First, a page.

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🌎 URL router for Preact.
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README.md

preact-router

NPM travis-ci

Connect your Preact components up to that address bar.

preact-router provides a <Router /> component that conditionally renders its children when the URL matches their path. It also automatically wires up <a /> elements to the router.

💁 Note: This is not a preact-compatible version of React Router. preact-router is a simple URL wiring and does no orchestration for you.

If you're looking for more complex solutions like nested routes and view composition, react-router works great with preact as long as you alias in preact-compat. React Router 4 even works directly with Preact, no compatibility layer needed!

See a Real-world Example ➡️


Usage Example

import Router from 'preact-router';
import { h, render } from 'preact';
/** @jsx h */

const Main = () => (
	<Router>
		<Home path="/" />
		<About path="/about" />
		// Advanced is an optional query
		<Search path="/search/:query/:advanced?" />
	</Router>
);

render(<Main />, document.body);

If there is an error rendering the destination route, a 404 will be displayed.

Handling URLS

💁 Pages are just regular components that get mounted when you navigate to a certain URL. Any URL parameters get passed to the component as props.

Defining what component(s) to load for a given URL is easy and declarative. You can even mix-and-match URL parameters and normal props. You can also make params optional by adding a ? to it.

<Router>
  <A path="/" />
  <B path="/b" id="42" />
  <C path="/c/:id" />
  <C path="/d/:optional?/:params?" />
  <D default />
</Router>

Lazy Loading

Lazy loading (code splitting) with preact-router can be implemented easily using the AsyncRoute module:

import AsyncRoute from 'preact-async-route';
<Router>
  <Home path="/" />
  <AsyncRoute
    path="/friends"
    getComponent={ () => import('./friends').then(module => module.default) }
  />
  <AsyncRoute
    path="/friends/:id"
    getComponent={ () => import('./friend').then(module => module.default) }
    loading={ () => <div>loading...</div> }
  />
</Router>

Active Matching & Links

preact-router includes an add-on module called match that lets you wire your components up to Router changes.

Here's a demo of <Match>, which invokes the function you pass it (as its only child) in response to any routing:

import Router from 'preact-router';
import Match from 'preact-router/match';

render(
  <div>
    <Match path="/">
      { ({ matches, path, url }) => (
        <pre>{url}</pre>
      ) }
    </Match>
    <Router>
      <div default>demo fallback route</div>
    </Router>
  </div>
)

// another example: render only if at a given URL:

render(
  <div>
    <Match path="/">
      { ({ matches }) => matches && (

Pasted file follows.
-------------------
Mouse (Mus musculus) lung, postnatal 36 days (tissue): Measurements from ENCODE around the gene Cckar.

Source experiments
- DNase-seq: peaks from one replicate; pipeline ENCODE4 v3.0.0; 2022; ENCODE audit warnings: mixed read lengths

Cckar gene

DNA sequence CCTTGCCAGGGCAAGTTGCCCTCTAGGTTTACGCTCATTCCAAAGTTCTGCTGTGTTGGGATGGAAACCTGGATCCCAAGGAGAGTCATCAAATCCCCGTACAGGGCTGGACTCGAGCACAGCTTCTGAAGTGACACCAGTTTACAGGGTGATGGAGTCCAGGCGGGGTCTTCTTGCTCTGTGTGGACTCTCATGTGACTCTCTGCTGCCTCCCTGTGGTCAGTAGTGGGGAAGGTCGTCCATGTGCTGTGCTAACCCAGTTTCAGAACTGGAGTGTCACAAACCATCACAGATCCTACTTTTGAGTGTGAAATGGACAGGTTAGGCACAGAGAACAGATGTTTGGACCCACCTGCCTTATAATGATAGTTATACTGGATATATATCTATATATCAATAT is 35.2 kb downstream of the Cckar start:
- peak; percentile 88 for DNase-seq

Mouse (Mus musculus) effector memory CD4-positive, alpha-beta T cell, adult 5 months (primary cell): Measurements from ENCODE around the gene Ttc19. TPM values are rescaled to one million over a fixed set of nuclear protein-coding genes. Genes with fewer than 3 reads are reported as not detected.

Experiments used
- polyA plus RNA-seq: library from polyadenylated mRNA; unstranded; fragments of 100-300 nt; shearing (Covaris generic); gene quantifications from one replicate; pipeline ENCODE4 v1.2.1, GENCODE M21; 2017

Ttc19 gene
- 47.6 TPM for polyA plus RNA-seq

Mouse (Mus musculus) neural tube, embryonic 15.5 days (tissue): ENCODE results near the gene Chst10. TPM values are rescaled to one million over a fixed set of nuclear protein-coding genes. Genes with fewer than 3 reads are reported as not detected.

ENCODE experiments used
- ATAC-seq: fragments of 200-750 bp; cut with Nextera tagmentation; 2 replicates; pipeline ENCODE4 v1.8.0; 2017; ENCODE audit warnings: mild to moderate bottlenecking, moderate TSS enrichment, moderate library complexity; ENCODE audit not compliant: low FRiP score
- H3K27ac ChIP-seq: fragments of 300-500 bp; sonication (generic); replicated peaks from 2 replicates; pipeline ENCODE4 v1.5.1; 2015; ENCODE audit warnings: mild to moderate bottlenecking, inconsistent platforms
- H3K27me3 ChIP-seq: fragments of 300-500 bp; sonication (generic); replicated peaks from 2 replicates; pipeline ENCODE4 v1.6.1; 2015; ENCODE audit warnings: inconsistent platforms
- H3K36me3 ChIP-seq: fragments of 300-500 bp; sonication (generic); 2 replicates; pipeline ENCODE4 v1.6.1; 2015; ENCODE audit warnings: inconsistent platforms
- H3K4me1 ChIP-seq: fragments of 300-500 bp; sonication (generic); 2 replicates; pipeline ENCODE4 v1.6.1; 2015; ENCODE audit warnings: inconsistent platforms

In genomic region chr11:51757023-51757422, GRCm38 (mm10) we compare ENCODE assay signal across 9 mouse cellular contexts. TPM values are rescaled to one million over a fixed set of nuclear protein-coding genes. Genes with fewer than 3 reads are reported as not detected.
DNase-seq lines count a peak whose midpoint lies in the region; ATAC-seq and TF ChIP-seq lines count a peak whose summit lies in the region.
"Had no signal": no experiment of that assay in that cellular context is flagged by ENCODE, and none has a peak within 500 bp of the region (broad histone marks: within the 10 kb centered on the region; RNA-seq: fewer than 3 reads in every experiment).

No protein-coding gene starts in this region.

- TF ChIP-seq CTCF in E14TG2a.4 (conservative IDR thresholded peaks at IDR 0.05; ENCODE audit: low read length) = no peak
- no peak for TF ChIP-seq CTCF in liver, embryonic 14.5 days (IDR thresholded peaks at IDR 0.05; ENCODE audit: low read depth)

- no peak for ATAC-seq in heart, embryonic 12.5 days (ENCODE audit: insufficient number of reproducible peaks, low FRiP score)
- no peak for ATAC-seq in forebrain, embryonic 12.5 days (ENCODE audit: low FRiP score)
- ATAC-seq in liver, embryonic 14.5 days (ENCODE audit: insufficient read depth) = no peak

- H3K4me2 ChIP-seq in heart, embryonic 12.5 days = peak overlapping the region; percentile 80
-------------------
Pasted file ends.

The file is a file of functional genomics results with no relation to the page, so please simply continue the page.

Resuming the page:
<h1>You are Home!</h1>
      ) }
    </Match>
    <Router />
  </div>
)

<Link> is just a normal link, but it automatically adds and removes an "active" classname to itself based on whether it matches the current URL.

import { Router } from 'preact-router';
import { Link } from 'preact-router/match';

render(
  <div>
    <nav>
      <Link activeClassName="active" href="/">Home</Link>
      <Link activeClassName="active" href="/foo">Foo</Link>
      <Link activeClassName="active" href="/bar">Bar</Link>
    </nav>
    <Router>
      <div default>
        this is a demo route that always matches
      </div>
    </Router>
  </div>
)

Default Link Behavior

Sometimes it's necessary to bypass preact-router's link handling and let the browser perform routing on its own.

This can be accomplished by adding a native boolean attribute to any link:

<a href="/foo" native>Foo</a>

Detecting Route Changes

The Router notifies you when a change event occurs for a route with the onChange callback:

import { render, Component } from 'preact';
import { Router, route } from 'preact-router';

class App extends Component {

  // some method that returns a promise
  isAuthenticated() { }

  handleRoute = async e => {
    switch (e.url) {
      case '/profile':
        const isAuthed = await this.isAuthenticated();
        if (!isAuthed) route('/', true);
        break;
    }
  };

  render() {
    return (
      <Router onChange={this.handleRoute}>
        <Home path="/" />
        <Profile path="/profile" />
      </Router>
    );
  }

}

Redirects

Can easily be implemented with a custom Redirect component;

import { Component } from 'preact';
import { route } from 'preact-router';

export default class Redirect extends Component {
  componentWillMount() {
    route(this.props.to, true);
  }

  render() {
    return null;
  }
}

Now to create a redirect within your application, you can add this Redirect component to your router;

<Router>
  <Bar path="/bar" />
  <Redirect path="/foo" to="/bar" />
</Router>

Custom History

It's possible to use alternative history bindings, like /#!/hash-history:

import { h } from 'preact';
import Router from 'preact-router';
import createHashHistory from 'history/createHashHistory';

const Main = () => (
    <Router history={createHashHistory()}>
        <Home path="/" />
        <About path="/about" />
        <Search path="/search/:query" />
    </Router>
);

render(<Main />, document.body);

Programmatically Triggering Route

Its possible to programmatically trigger a route to a page (like window.location = '/page-2')

import { route } from 'preact-router';

route('/page-2')  // appends a history entry

route('/page-3', true)  // replaces the current history entry

License

MIT

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